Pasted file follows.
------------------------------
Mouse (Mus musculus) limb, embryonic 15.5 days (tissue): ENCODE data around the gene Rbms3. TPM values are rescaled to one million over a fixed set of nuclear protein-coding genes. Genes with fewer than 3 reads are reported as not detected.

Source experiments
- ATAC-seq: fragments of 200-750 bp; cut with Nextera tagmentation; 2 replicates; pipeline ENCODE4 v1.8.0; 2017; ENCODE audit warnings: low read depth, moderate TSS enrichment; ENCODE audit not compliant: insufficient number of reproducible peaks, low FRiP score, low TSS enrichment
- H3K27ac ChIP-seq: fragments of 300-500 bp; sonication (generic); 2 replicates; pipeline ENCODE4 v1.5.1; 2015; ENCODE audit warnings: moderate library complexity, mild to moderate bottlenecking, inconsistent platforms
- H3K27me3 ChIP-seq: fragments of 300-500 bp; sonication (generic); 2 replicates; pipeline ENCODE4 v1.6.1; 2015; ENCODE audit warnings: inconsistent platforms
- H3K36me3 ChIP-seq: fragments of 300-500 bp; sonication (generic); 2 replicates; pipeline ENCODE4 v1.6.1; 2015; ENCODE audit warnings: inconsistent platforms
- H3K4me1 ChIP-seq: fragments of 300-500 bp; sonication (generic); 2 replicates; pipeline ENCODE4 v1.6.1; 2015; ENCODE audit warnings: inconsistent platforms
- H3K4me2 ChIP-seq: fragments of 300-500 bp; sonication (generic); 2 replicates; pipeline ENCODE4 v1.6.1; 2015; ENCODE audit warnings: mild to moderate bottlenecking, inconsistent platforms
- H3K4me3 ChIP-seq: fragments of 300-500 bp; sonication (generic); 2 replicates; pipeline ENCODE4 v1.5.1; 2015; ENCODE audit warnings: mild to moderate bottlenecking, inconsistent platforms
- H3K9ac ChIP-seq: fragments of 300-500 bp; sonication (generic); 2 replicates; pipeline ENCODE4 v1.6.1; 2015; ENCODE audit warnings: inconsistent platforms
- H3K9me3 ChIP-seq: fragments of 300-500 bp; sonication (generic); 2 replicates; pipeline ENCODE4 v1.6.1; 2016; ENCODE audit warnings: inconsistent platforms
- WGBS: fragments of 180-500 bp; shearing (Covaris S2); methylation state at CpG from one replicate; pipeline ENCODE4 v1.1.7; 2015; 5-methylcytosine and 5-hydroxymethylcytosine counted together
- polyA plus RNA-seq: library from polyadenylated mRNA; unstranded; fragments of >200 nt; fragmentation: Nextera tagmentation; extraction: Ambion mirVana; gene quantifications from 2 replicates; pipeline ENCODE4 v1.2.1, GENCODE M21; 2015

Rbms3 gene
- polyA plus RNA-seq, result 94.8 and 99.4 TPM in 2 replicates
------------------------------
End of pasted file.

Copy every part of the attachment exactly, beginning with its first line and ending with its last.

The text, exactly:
Mouse (Mus musculus) limb, embryonic 15.5 days (tissue): ENCODE data around the gene Rbms3. TPM values are rescaled to one million over a fixed set of nuclear protein-coding genes. Genes with fewer than 3 reads are reported as not detected.

Source experiments
- ATAC-seq: fragments of 200-750 bp; cut with Nextera tagmentation; 2 replicates; pipeline ENCODE4 v1.8.0; 2017; ENCODE audit warnings: low read depth, moderate TSS enrichment; ENCODE audit not compliant: insufficient number of reproducible peaks, low FRiP score, low TSS enrichment
- H3K27ac ChIP-seq: fragments of 300-500 bp; sonication (generic); 2 replicates; pipeline ENCODE4 v1.5.1; 2015; ENCODE audit warnings: moderate library complexity, mild to moderate bottlenecking, inconsistent platforms
- H3K27me3 ChIP-seq: fragments of 300-500 bp; sonication (generic); 2 replicates; pipeline ENCODE4 v1.6.1; 2015; ENCODE audit warnings: inconsistent platforms
- H3K36me3 ChIP-seq: fragments of 300-500 bp; sonication (generic); 2 replicates; pipeline ENCODE4 v1.6.1; 2015; ENCODE audit warnings: inconsistent platforms
- H3K4me1 ChIP-seq: fragments of 300-500 bp; sonication (generic); 2 replicates; pipeline ENCODE4 v1.6.1; 2015; ENCODE audit warnings: inconsistent platforms
- H3K4me2 ChIP-seq: fragments of 300-500 bp; sonication (generic); 2 replicates; pipeline ENCODE4 v1.6.1; 2015; ENCODE audit warnings: mild to moderate bottlenecking, inconsistent platforms
- H3K4me3 ChIP-seq: fragments of 300-500 bp; sonication (generic); 2 replicates; pipeline ENCODE4 v1.5.1; 2015; ENCODE audit warnings: mild to moderate bottlenecking, inconsistent platforms
- H3K9ac ChIP-seq: fragments of 300-500 bp; sonication (generic); 2 replicates; pipeline ENCODE4 v1.6.1; 2015; ENCODE audit warnings: inconsistent platforms
- H3K9me3 ChIP-seq: fragments of 300-500 bp; sonication (generic); 2 replicates; pipeline ENCODE4 v1.6.1; 2016; ENCODE audit warnings: inconsistent platforms
- WGBS: fragments of 180-500 bp; shearing (Covaris S2); methylation state at CpG from one replicate; pipeline ENCODE4 v1.1.7; 2015; 5-methylcytosine and 5-hydroxymethylcytosine counted together
- polyA plus RNA-seq: library from polyadenylated mRNA; unstranded; fragments of >200 nt; fragmentation: Nextera tagmentation; extraction: Ambion mirVana; gene quantifications from 2 replicates; pipeline ENCODE4 v1.2.1, GENCODE M21; 2015

Rbms3 gene
- polyA plus RNA-seq, result 94.8 and 99.4 TPM in 2 replicates